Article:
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Why Real Food is the Ideal Gestational Diabetes Diet

Ever notice how good it feels to thank someone? Or how awesome it feels to receive a compliment yourself?

It’s not all in your head.

As hard as it is to study, expressing gratitude has been shown to improve well-being – both to the giver and receiver of those positive words.

(Seriously, I just read a research article on it entitled: “Gratitude and happiness: development of a measure of gratitude, and relationships with subjective well-being.“)

So maybe that explains why I’m feeling especially grateful for the outpouring of support for my book.

Here’s the latest from Heather of the popular blog, Mommypotamus:

Lily is the author of Real Food for Gestational Diabetes, a thoroughly researched guide filled with practical guidance and easy-to-follow instructions. It is, hands down, the best resource on the subject that I have found so far. If you or someone you know is looking for information on managing GD with real food, I highly recommend it!”

As a thank you to Heather and her Mommypotamus fans, I wrote a guest post all about gestational diabetes that’s been making rounds in the past few weeks.

I cover everything from the basics to the complex, including:

  • What is gestational diabetes? (and my favorite way to define it)
  • How gestational diabetes develops
  • How insulin resistance can both help – and harm – pregnancy
  • Why early screening for gestational diabetes is helpful
  • Can gestational diabetes be prevented? (what exercise, protein, and vitamin D have to do with it)
  • What’s the problem with high blood sugar during pregnancy?
  • Why even mildly elevated blood sugar matters
  • What’s considered “normal” blood sugar during pregnancy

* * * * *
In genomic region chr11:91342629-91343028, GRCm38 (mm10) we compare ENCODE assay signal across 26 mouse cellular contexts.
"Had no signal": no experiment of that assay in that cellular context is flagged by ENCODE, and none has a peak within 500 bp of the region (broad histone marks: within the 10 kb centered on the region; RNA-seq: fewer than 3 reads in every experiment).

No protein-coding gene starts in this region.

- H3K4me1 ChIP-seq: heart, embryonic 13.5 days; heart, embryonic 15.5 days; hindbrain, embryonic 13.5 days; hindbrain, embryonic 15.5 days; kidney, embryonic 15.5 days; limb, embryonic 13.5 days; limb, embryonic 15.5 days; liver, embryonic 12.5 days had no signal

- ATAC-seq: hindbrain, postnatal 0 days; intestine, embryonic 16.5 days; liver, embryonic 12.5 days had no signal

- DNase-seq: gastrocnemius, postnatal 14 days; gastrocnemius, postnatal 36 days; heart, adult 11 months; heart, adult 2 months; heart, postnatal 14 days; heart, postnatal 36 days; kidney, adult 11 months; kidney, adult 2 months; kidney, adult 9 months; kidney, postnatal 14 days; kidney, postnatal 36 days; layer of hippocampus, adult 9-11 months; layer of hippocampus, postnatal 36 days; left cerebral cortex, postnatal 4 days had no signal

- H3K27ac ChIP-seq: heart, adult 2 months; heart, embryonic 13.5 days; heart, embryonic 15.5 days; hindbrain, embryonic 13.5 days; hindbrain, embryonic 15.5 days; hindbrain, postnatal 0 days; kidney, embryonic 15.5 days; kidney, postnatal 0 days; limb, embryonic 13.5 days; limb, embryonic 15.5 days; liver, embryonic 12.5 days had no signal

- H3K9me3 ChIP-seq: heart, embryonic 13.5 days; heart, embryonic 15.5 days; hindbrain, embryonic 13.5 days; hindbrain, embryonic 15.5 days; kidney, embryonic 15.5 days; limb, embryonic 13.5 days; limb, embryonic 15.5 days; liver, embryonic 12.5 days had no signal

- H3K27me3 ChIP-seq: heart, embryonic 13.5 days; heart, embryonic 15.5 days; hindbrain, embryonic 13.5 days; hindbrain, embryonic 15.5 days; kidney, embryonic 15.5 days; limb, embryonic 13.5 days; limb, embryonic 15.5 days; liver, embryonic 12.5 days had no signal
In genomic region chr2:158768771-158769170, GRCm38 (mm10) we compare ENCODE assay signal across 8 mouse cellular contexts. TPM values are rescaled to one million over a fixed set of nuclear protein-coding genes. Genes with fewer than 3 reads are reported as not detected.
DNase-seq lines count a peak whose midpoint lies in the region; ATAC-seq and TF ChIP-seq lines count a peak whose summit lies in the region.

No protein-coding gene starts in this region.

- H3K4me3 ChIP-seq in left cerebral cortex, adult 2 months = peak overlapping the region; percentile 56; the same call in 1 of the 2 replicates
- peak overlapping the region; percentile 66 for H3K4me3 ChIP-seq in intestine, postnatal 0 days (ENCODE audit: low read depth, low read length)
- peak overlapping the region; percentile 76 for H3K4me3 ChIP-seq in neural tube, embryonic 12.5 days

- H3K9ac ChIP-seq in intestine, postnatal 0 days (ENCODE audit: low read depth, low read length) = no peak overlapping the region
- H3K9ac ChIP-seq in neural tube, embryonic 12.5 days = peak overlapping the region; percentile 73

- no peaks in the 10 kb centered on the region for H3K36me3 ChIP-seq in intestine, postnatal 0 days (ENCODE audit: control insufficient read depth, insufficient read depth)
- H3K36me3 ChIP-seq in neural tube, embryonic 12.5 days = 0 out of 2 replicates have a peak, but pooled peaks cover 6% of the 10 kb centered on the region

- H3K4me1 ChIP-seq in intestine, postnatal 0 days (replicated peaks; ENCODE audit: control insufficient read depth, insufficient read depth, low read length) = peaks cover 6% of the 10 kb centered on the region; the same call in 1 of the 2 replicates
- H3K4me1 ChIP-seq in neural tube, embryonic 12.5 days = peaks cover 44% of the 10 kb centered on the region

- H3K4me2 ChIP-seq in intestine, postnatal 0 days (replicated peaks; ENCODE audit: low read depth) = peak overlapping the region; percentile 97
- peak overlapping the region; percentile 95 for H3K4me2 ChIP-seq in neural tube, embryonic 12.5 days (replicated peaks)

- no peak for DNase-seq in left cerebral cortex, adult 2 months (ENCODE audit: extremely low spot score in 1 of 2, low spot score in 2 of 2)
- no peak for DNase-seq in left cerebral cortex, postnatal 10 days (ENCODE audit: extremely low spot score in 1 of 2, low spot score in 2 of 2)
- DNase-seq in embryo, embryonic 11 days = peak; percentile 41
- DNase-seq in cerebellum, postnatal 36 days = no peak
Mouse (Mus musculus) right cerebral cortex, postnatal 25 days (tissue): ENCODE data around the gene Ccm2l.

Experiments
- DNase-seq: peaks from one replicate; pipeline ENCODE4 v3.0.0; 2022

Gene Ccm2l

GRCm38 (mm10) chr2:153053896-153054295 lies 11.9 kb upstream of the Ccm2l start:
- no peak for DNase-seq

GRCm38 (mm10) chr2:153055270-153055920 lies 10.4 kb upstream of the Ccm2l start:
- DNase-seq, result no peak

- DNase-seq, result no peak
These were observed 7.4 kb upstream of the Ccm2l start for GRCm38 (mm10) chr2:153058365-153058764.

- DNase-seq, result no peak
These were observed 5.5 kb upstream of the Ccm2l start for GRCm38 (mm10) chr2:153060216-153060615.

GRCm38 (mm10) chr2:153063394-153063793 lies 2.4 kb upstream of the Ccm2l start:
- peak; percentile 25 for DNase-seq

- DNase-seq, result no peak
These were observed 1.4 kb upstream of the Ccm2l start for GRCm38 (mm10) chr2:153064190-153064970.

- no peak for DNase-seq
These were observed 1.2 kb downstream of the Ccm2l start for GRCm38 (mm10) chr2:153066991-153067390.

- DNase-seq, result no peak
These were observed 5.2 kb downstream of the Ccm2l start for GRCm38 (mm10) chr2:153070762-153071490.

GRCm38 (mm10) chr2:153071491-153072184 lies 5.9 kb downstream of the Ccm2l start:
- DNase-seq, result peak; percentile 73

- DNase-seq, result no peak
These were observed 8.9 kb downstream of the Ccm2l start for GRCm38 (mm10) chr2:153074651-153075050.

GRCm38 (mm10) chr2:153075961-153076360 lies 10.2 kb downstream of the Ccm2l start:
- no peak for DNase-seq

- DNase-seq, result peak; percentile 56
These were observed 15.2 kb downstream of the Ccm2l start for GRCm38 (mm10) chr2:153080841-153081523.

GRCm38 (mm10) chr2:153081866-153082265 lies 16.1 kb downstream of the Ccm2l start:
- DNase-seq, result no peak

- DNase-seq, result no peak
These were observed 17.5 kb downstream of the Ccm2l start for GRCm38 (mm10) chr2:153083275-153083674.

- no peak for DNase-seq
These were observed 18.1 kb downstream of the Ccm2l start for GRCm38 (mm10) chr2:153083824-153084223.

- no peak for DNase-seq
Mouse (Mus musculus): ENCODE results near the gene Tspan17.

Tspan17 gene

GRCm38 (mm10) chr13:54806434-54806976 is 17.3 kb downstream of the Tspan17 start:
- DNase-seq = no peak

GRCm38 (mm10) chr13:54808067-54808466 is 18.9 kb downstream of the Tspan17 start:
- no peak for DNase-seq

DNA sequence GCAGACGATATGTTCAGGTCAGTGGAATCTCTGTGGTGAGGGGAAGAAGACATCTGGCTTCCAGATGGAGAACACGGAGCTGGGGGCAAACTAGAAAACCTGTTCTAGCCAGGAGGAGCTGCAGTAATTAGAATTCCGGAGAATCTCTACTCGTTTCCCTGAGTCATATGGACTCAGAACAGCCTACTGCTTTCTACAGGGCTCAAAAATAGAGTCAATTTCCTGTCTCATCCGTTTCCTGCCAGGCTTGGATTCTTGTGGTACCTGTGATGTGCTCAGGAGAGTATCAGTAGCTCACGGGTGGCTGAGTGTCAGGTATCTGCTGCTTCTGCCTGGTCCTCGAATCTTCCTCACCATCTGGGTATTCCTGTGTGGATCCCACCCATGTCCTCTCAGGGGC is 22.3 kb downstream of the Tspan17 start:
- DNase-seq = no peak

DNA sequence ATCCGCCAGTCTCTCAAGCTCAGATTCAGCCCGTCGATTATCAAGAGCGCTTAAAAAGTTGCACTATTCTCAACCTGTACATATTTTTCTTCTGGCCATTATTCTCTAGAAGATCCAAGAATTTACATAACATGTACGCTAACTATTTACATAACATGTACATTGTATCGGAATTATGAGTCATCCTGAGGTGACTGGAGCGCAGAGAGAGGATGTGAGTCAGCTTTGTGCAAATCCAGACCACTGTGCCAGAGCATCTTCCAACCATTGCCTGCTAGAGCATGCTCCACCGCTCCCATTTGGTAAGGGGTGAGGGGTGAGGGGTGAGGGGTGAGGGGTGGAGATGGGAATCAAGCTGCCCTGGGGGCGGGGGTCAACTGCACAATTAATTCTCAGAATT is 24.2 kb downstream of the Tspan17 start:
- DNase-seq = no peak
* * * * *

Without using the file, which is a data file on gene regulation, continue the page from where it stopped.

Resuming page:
• How is gestational diabetes managed
  • Why the typical gestational diabetes diet fails
  • Why real food is the ideal gestational diabetes diet
  • What level of carbohydrates is best?
  • How to proactively manage your blood sugar during pregnancy (including what foods raise blood sugar levels, what foods don’t, and how to combine foods to maintain good blood sugar control)
  • How gestational diabetes is sometimes a good thing

I’ve touched upon all of these points in interviews, like this one, but if you learn better by reading (or want to read the research for yourself), you’ll enjoy this article.

It’s a veritable thesis for my book – all 40,000+ words – condensed into about 2,000.

Check out the article here!

If you have any questions about gestational diabetes that I did not address in the article, leave them in the comments below.

I’ll be addressing these in future blog posts.

If you want to learn more about Real Food for Gestational Diabetes, be sure to snag my FREE guide on managing gestational diabetes over at (or via the box below this post)

Until next week,

PS – Exercise is key to a healthy pregnancy, especially for moms who have gestational diabetes. As a Pilates instructor who’s worked extensively with pregnant + postpartum moms, I have a lot to share on the topic.

I’m giving a 100% free (and pitch-free) webinar via the California Diabetes and Pregnancy Program: Sweet Success on the latest ‘exercise during pregnancy’ research on March 18th, 2015.

It’ll be fairly medical-y since it’s geared towards health care providers (and if you happen to be a RD, RN, MSW/LCSW, you’ll get a free CEU for attending), but per my usual approach, I make sure the info is simple enough for everyone to benefit.

You can sign up for the webinar HERE.

Manage gestational diabetes without fear.

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Lily Nichols is a Registered Dietitian/Nutritionist, Certified Diabetes Educator, researcher, and author with a passion for evidence-based prenatal nutrition and exercise. Her work is known for being research-focused, thorough, and unapologetically critical of outdated dietary guidelines. She is the author of two bestselling books, Real Food for Pregnancy and Real Food for Gestational Diabetes.


Leave a comment
  1. Lily, for non-pregnant women, what fasting blood sugar levels do you recommend?

    • TT, The American Diabetes Association suggests less than 100mg/dl is “normal” fasting blood sugar for adults, but ideally that # is slightly lower per research.

      • Thanx, Lily. I know the ADA levels are set pretty high. What would be your recommendation for ideal fasting blood sugar levels?

        • In the 80s.

  2. Obviously this is well past the date, but do you have the webinar archived somewhere? Would love to listen in. Thanks!

    • Hi Heather – Not that I’m aware of, but this podcast interview on Pregnancy Exercise Myths goes may interest you. 🙂

      • I’ll look into this — thanks, Lily!

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